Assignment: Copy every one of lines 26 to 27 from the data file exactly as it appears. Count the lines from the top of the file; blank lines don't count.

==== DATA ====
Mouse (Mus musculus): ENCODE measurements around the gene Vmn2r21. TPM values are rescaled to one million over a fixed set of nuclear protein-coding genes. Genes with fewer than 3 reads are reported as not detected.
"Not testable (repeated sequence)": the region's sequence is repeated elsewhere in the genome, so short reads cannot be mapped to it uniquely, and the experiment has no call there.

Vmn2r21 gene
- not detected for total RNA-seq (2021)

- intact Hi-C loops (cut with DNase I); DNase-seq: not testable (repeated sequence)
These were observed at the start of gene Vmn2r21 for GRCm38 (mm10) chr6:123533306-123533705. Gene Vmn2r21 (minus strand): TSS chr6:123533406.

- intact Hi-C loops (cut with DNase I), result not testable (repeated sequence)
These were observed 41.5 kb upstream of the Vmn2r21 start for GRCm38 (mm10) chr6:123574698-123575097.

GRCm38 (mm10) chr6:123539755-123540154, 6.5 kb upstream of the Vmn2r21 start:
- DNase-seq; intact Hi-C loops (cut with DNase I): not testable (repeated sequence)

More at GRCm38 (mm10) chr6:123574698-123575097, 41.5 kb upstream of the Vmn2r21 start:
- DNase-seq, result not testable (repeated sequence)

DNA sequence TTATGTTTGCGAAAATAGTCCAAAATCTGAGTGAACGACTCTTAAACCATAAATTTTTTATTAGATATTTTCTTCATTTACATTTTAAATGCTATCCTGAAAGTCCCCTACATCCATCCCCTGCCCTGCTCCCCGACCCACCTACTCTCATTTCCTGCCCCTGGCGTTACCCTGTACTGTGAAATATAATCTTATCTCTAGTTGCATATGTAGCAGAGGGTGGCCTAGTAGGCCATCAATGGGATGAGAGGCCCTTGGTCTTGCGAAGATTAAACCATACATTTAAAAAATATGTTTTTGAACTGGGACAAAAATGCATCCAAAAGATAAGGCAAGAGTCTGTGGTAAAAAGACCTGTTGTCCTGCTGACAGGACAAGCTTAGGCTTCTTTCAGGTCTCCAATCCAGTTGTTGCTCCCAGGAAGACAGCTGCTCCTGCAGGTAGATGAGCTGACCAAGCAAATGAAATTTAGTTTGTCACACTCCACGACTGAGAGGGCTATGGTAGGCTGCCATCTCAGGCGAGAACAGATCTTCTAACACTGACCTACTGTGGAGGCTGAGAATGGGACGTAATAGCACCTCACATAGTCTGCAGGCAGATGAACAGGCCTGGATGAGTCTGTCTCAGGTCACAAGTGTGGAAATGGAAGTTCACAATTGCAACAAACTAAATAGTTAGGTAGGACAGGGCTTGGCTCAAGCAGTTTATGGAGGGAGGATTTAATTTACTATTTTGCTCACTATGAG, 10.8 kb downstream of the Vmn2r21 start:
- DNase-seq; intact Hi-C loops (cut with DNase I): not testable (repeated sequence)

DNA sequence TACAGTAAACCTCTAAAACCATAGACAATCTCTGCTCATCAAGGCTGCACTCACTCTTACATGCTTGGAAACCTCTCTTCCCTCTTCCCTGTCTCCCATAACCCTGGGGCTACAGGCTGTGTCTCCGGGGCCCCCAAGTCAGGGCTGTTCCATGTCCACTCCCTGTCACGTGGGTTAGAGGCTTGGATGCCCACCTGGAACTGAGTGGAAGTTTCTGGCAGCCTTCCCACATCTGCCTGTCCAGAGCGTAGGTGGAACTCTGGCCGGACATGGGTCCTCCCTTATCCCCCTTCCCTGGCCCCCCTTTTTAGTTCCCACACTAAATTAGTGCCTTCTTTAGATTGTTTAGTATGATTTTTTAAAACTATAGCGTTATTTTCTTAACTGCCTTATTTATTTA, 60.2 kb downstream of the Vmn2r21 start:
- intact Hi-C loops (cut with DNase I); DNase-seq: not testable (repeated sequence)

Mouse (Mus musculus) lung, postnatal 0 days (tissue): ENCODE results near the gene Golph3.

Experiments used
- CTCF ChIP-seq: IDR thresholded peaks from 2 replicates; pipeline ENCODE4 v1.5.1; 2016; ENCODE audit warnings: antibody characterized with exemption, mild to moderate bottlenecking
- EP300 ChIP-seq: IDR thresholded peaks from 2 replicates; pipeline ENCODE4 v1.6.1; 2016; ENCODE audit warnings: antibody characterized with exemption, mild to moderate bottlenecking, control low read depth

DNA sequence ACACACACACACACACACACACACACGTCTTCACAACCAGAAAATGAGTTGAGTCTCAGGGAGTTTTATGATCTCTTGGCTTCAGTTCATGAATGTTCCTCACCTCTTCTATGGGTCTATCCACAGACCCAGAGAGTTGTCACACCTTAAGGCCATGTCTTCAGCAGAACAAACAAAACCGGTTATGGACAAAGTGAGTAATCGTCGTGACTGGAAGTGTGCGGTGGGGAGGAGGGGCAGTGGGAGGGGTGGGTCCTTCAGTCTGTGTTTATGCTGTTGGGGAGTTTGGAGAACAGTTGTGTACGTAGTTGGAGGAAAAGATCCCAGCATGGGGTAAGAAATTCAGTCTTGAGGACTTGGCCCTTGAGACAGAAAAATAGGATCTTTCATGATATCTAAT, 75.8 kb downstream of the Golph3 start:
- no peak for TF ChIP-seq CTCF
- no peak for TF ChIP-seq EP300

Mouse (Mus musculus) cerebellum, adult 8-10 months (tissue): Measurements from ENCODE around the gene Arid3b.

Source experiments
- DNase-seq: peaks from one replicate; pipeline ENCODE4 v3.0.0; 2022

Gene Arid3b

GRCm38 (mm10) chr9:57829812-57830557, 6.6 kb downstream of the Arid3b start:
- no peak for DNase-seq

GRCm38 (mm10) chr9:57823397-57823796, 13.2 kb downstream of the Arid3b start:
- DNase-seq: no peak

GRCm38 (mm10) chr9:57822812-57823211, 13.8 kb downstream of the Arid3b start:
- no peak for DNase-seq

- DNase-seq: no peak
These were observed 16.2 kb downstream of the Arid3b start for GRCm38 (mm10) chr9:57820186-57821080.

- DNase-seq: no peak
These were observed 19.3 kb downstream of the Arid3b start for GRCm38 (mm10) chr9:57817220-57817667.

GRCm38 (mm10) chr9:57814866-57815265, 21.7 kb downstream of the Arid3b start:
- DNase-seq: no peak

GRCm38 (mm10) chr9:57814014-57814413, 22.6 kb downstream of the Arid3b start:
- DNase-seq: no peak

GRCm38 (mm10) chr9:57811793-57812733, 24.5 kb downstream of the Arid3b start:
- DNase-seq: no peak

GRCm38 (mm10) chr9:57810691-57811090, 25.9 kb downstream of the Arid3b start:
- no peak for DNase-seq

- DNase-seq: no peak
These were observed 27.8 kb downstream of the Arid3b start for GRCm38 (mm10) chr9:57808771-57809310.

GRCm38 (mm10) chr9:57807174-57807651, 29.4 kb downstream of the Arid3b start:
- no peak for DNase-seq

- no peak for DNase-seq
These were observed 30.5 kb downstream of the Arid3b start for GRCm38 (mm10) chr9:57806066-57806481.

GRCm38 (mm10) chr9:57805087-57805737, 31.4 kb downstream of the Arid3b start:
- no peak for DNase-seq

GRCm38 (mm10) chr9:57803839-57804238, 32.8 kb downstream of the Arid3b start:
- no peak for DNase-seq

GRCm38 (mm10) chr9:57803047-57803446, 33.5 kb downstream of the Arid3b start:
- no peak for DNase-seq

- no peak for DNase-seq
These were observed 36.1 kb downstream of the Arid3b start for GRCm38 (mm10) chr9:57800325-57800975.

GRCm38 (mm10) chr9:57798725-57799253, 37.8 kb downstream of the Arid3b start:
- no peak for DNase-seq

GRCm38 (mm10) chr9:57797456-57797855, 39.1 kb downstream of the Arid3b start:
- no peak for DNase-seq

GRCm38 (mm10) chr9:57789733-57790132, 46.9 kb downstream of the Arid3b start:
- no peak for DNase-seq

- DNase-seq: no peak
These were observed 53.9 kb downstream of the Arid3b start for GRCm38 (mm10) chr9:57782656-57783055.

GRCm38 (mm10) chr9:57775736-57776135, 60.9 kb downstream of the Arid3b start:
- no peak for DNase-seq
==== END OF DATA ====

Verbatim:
- DNase-seq: peaks from one replicate; pipeline ENCODE4 v3.0.0; 2022

Gene Arid3b